Thursday, February 17, 2011

It's another.

Sorry for the "cliffhanger" yesterday. It wasn't intended as such. The post was getting incredibly long, and I kept breaking into tears, so I thought it best to stop and continue later (when I was feeling a bit less "bat shit crazy" to quote my very wise sister).


For as long as I can remember, I've been assured by doctors, therapists, teachers and friends that, while Simon is delayed cognitively and emotionally, and has myriad physical challenges, he isn't Autistic. After all; he's extremely affectionate, never seems over-sensitive to environmental factors, doesn't flap his hands, or have behavior problems (beyond immaturity) such a diagnosis simply wouldn't fit.

That may explain why, on Monday, when it was suggested that we needed to get an evaluation to look for communication problems, I at first thought that the fact that it was named the "Autism Diagnostic Observation Schedule" must just be some kind of coincidence. Perhaps the main reason for the test was to help Autistic children, but it could be applied to other kids' with communication problems as well? Like when they give you a drug intended for one thing, but you really need it because of a subordinate later-discovered side benefit.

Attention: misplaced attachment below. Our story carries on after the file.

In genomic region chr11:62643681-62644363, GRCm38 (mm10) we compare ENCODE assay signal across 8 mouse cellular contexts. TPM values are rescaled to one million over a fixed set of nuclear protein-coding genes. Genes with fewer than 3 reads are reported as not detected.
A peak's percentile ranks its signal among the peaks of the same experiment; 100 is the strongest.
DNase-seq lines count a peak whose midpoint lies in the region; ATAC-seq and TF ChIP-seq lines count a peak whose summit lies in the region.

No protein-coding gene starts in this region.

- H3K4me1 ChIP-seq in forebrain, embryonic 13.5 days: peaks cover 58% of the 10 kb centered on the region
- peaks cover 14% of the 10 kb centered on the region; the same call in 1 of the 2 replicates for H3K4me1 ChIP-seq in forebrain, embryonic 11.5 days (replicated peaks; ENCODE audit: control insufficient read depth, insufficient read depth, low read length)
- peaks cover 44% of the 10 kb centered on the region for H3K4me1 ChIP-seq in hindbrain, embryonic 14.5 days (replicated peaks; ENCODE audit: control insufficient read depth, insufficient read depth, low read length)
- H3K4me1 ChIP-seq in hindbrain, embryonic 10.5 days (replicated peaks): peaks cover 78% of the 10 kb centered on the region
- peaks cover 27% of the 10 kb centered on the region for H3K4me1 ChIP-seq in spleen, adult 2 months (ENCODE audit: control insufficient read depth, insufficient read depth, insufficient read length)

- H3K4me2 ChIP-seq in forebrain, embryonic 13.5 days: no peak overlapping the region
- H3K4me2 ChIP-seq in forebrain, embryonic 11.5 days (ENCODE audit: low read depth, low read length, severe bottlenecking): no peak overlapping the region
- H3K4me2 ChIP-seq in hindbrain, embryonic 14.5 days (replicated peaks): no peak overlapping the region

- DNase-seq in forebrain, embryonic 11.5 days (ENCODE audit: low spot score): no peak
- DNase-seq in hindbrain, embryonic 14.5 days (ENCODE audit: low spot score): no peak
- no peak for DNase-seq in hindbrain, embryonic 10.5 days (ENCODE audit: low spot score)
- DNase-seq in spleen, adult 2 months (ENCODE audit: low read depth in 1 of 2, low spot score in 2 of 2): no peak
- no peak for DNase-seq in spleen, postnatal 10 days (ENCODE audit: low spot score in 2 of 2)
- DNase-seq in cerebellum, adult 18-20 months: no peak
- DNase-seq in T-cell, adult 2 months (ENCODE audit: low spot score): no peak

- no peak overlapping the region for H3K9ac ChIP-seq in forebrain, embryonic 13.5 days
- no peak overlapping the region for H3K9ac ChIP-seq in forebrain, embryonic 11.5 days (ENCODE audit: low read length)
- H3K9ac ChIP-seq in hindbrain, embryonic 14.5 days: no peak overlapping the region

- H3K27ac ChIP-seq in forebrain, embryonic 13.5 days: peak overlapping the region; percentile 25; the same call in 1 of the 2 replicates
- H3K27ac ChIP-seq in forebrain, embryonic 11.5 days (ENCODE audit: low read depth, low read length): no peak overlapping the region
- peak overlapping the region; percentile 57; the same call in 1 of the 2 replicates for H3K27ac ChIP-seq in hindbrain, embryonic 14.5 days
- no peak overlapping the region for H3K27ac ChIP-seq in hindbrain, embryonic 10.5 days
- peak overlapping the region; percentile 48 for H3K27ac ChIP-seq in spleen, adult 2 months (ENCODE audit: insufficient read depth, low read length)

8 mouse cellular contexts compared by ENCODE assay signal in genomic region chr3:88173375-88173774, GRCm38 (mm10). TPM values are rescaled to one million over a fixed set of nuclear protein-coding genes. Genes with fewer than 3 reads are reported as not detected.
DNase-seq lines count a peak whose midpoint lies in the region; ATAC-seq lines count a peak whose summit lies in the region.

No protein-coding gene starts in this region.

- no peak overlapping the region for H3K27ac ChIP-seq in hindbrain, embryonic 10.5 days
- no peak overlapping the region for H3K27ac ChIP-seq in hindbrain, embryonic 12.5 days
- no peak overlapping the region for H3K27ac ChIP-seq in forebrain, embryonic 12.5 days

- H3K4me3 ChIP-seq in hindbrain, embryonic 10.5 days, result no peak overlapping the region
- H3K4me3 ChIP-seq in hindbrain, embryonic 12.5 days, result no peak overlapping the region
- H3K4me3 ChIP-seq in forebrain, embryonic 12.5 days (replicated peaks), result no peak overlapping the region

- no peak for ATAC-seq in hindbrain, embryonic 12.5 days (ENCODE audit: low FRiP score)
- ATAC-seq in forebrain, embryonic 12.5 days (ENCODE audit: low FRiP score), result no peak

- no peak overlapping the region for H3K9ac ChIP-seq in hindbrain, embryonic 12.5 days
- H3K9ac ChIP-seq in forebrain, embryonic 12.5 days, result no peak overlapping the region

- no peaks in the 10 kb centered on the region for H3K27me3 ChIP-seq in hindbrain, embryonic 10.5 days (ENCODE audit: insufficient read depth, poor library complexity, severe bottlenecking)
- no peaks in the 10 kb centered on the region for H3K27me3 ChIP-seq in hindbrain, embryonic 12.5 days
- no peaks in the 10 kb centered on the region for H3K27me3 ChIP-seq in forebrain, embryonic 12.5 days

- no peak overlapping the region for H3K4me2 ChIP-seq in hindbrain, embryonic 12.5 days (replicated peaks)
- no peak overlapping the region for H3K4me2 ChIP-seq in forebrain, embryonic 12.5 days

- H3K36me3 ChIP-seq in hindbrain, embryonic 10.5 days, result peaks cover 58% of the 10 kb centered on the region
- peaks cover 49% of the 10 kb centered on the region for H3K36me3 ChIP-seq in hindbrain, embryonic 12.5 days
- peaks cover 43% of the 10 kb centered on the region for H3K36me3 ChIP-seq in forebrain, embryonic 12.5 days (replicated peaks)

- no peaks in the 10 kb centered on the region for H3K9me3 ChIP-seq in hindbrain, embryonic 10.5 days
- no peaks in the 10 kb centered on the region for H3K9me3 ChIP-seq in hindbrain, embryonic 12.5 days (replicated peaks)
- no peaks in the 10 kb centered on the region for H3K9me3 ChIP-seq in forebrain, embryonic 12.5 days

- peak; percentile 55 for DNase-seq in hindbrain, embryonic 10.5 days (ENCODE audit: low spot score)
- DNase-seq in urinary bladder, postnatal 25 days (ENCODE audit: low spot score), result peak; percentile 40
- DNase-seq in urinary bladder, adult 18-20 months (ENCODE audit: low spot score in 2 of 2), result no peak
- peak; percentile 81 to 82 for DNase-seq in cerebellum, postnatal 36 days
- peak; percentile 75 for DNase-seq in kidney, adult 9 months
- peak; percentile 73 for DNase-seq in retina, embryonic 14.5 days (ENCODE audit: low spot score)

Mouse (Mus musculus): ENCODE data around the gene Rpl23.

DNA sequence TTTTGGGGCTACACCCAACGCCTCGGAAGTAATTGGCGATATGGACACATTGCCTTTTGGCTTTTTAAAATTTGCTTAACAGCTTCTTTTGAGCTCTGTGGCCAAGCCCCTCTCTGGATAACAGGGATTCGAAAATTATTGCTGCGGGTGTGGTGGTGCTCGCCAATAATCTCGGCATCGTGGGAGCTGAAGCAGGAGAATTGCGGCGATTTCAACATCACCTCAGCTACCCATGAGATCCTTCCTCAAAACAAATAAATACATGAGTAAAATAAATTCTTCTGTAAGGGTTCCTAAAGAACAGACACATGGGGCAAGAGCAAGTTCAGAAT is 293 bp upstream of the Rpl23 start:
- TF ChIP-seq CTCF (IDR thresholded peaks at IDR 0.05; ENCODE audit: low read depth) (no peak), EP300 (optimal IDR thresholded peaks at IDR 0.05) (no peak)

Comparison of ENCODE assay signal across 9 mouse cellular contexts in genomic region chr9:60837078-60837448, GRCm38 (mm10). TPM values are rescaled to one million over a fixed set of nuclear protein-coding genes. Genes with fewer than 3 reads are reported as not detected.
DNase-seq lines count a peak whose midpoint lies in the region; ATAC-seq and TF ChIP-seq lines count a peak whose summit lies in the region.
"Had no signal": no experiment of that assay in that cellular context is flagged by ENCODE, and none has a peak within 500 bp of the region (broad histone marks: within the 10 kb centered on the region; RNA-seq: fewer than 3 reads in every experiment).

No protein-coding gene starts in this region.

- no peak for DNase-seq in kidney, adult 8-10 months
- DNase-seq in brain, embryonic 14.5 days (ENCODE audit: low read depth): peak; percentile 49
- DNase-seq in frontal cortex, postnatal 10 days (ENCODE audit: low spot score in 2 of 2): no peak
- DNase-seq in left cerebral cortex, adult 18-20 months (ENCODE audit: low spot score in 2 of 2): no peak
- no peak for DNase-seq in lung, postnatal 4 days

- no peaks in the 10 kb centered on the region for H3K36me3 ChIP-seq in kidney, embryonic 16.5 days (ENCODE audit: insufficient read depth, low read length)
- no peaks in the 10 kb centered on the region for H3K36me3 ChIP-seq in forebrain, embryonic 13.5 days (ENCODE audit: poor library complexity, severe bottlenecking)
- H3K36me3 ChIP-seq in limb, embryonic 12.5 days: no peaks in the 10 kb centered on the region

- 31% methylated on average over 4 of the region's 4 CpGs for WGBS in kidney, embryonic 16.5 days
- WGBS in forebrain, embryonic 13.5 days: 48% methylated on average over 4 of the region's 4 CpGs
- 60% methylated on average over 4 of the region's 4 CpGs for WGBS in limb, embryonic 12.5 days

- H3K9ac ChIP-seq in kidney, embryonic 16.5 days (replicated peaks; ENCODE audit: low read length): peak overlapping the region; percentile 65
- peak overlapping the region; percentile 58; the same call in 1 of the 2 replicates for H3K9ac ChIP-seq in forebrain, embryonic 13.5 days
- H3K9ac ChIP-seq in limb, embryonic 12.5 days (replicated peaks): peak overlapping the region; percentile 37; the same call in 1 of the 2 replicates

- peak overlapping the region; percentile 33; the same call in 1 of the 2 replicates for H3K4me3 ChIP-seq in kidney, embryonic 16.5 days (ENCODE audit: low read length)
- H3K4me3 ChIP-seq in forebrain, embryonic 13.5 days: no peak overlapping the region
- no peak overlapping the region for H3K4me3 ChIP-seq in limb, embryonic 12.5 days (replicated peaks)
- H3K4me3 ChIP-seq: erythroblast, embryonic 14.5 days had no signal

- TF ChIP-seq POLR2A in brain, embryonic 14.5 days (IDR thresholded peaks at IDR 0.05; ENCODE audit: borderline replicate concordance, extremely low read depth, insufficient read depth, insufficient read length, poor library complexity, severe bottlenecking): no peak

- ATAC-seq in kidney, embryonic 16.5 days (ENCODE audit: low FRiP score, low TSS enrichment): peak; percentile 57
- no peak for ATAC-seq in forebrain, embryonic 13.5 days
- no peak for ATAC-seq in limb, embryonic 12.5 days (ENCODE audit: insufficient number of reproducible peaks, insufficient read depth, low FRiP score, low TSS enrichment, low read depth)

Plus, when the doctor told me about the evaluation, he specifically said not to freak out. Therefore, he couldn't possibly be telling me that he suspected my son was autistic -- a statement like that would totally warrant some freaking out.

Instead, I was calm. I listened, and nodded along. I answered lots of questions. I agreed we needed to find out more.

Before leaving, quite reasonably, I summed up our discussion:

"So," I said, "you're saying that, from what you can tell right now, Simon is not intellectually disabled, but clearly has some sort of communication disability and we need to do another evaluation to find out more about that."

The doctor looked at me a little quizzically, and slowly replied, "Yes... that's fair."

Of course, at that point he may have been wondering if I needed an evaluation. Holy denial, Batman.

It wasn't until a couple of hours later, when Simon was in school and I was alone at my desk, that I started to replay the conversation I'd just had with the Neuropsychologist. I began to recognize that his questions, and the questions of his post-doc had become increasingly focused. I remembered comments they made about Simon not making eye contact in the playroom, and about how he didn't tolerate being redirected. And then I began to Google furiously. I looked up every reference to the ADOS test I could find, and nowhere did it state that the evaluation was used for anything except diagnosis of a spectrum disorder.